The fine aggregate specific gravity test (Figure 1) is used to calculate the specific gravity of a fine aggregate sample by determining the ratio of the weight of a given volume of aggregate to the weight of an equal volume of water. It is similar in nature to the coarse aggregate specific gravity test.
The fine aggregate specific gravity test measures fine aggregate weight under three different sample conditions:
- Oven-dry (no water in sample).
- Saturated surface dry (water fills the aggregate pores).
- Submerged in water (underwater).
Using these three weights and their relationships, a sample’s apparent specific gravity, bulk specific gravity and bulk SSD specific gravity as well as absorption can be calculated.
Aggregate specific gravity is needed to determine weight-to-volume relationships and to calculate various volume-related quantities such as voids in mineral aggregate (VMA), and voids filled by asphalt (VFA). Absorption can be used as an indicator of aggregate durability as well as the volume of asphalt binder it is likely to absorb.
The standard fine aggregate specific gravity and absorption test is:
- AASHTO T 84 and ASTM C 128: Specific Gravity and Absorption of Fine Aggregate
Specific gravity is a measure of a material’s density (mass per unit volume) as compared to the density of water at 73.4°F (23°C). Therefore, by definition, water at a temperature of 73.4°F (23°C) has a specific gravity of 1.
Absorption, which is also determined by the same test procefure, is a measure of the amount of water that an aggregate can absorb into its pore structure. Pores that absorb water are also referred to as “water permeable voids”.
Specific Gravity Use
Aggregate specific gravity is used in a number of applications including Superpave mix design, deleterious particle indentification and separation, and material property change identification.
Superpave Mix Design
Superpave mix design is a volumetric process; it relies on mixing constituent materials on the basis of their volume. However, aggregate and asphalt binder volumes are diffucult to measure directly, therefore a material’s weight is typically measured and then converted to a volume based on its specific gravity. Correct and accurate material specific gravity determinations are vital to proper mix design. An incorrect specific gravity value will result in incorrectly calculated volumes and ultimately result in an incorrect mix design.
Material Contamination Indicator and Separator
Specific gravity can also indicate possible material contamination. For instance, deleterious particles (Figure 2) are often lighter than aggregate particles and therefore, a large amount of deleterious material in an aggregate sample may result in an abnormally low specific gravity.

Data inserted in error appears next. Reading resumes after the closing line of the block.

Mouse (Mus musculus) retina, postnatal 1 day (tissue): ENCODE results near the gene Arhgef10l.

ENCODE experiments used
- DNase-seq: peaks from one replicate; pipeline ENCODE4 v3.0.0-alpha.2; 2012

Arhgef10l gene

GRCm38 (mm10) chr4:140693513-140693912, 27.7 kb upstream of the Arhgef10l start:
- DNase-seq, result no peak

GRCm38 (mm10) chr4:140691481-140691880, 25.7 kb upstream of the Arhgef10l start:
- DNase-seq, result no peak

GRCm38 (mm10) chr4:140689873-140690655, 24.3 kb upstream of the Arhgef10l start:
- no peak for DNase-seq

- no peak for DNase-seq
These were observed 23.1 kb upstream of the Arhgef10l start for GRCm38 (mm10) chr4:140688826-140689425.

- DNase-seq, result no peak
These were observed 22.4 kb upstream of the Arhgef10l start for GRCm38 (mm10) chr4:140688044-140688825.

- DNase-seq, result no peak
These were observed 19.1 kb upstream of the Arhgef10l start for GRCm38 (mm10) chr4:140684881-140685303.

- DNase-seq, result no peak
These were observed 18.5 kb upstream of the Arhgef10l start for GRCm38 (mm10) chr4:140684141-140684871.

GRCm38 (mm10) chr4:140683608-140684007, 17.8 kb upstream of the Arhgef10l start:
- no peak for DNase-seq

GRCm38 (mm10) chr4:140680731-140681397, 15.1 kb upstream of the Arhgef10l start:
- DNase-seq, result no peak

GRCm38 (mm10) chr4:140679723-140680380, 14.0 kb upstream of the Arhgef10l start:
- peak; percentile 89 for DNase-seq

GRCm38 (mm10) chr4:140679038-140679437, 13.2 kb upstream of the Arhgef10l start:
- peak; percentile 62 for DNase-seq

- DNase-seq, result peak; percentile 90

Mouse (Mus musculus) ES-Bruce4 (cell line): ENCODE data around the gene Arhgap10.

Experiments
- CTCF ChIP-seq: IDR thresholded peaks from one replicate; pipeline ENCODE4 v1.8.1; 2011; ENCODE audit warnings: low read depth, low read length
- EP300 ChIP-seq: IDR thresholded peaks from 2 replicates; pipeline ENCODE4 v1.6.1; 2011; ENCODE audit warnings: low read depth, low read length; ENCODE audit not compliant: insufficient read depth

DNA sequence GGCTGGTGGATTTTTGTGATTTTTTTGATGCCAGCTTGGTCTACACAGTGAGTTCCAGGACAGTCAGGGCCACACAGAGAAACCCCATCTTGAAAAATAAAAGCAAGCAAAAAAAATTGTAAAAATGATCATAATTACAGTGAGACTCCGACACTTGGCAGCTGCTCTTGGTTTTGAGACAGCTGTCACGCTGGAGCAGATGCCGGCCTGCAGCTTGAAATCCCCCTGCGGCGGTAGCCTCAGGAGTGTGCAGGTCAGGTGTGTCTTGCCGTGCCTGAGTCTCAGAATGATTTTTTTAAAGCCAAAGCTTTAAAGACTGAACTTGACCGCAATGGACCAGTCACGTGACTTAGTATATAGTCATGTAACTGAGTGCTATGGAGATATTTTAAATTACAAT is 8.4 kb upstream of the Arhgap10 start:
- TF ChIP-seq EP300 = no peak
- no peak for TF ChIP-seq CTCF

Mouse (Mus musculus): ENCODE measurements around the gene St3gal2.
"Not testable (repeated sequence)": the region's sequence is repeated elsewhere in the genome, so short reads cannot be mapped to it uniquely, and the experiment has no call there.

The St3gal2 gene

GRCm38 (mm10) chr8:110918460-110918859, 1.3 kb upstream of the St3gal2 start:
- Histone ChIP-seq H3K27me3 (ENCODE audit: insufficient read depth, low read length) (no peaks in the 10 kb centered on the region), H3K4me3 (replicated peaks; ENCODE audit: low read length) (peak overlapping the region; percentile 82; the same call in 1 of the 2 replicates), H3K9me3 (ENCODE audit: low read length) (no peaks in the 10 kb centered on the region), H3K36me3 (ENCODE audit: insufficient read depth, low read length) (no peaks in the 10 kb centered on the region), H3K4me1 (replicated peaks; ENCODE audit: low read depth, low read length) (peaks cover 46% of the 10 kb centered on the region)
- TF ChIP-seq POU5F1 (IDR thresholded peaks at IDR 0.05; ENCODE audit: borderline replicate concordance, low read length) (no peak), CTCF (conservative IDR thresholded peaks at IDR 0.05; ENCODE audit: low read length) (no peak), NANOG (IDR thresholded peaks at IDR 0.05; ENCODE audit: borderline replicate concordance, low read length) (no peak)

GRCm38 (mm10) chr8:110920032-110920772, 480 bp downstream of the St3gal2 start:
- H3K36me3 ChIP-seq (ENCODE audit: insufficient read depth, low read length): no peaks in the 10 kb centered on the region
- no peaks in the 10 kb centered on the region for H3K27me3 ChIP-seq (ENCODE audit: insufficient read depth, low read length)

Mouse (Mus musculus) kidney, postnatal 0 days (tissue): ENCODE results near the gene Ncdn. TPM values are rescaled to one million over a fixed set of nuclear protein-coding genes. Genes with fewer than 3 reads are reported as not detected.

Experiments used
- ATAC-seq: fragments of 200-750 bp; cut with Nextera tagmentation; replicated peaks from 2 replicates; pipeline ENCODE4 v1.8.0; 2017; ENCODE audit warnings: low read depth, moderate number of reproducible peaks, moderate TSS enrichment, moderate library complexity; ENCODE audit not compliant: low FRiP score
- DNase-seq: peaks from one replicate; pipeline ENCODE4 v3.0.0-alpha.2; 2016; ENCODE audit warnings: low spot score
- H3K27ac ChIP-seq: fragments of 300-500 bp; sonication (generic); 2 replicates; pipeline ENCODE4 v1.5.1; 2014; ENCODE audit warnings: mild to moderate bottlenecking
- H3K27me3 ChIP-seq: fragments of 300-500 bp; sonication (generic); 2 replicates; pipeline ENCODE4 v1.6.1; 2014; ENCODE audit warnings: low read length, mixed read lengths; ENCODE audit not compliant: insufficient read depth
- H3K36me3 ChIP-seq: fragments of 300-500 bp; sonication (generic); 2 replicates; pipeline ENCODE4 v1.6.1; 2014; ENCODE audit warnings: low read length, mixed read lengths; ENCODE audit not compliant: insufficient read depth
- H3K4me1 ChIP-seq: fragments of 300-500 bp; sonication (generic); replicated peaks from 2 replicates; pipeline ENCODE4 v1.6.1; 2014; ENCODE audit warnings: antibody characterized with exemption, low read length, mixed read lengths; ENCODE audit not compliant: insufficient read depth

Material Change Indicator
Finally, specific gravity differences can be used to indicate a possible material change. A change in aggregate mineral or physical properties can result in a change in specific gravity. For instance, if a quarry operation constantly monitors the specific gravity of its output aggregate, a change in specific gravity beyond that normally expected could indicate the quarrying has moved into a new rock formation with significantly different mineral or physical properties.
Aggregate Absorption Use
Aggregate absorption is the increase in mass due to water in the pores of the material. Aggregate absorption is a useful quality because:
- High values can indicate non-durable aggregate.
- Absorption can indicate the amount of asphalt binder the aggregate will absorb.
It is generally desirable to avoid highly absorptive aggregate in HMA. This is because asphalt binder that is absorbed by the aggregate is not available to coat the aggregate particle surface and is therefore not available for bonding. Therefore, highly absorptive aggregates (often specified as over 5 percent absorption) require more asphalt binder to develop the same film thickness as less absorptive aggregates making the resulting HMA more expensive.
Aggregate Specific Gravity Types
Several different types of specific gravity are commonly used depending upon how the volume of water permeable voids (or pores) within the aggregate are addressed (Figure 3):
- Apparent Specific Gravity, Gsa. The volume measurement only includes the volume of the aggregate particle; it does not include the volume of any water permeable voids. The mass measurement only includes the aggregate particle. Apparent specific gravity is intended to only measure the specific gravity of the solid volume, therefore it will be the highest of the aggregate specific gravities. It is formally defined as the ratio of the mass of a unit volume of the impermeable portion of aggregate (does not include the permeable pores in aggregate) to the mass of an equal volume of gas-free distilled water at the stated temperature.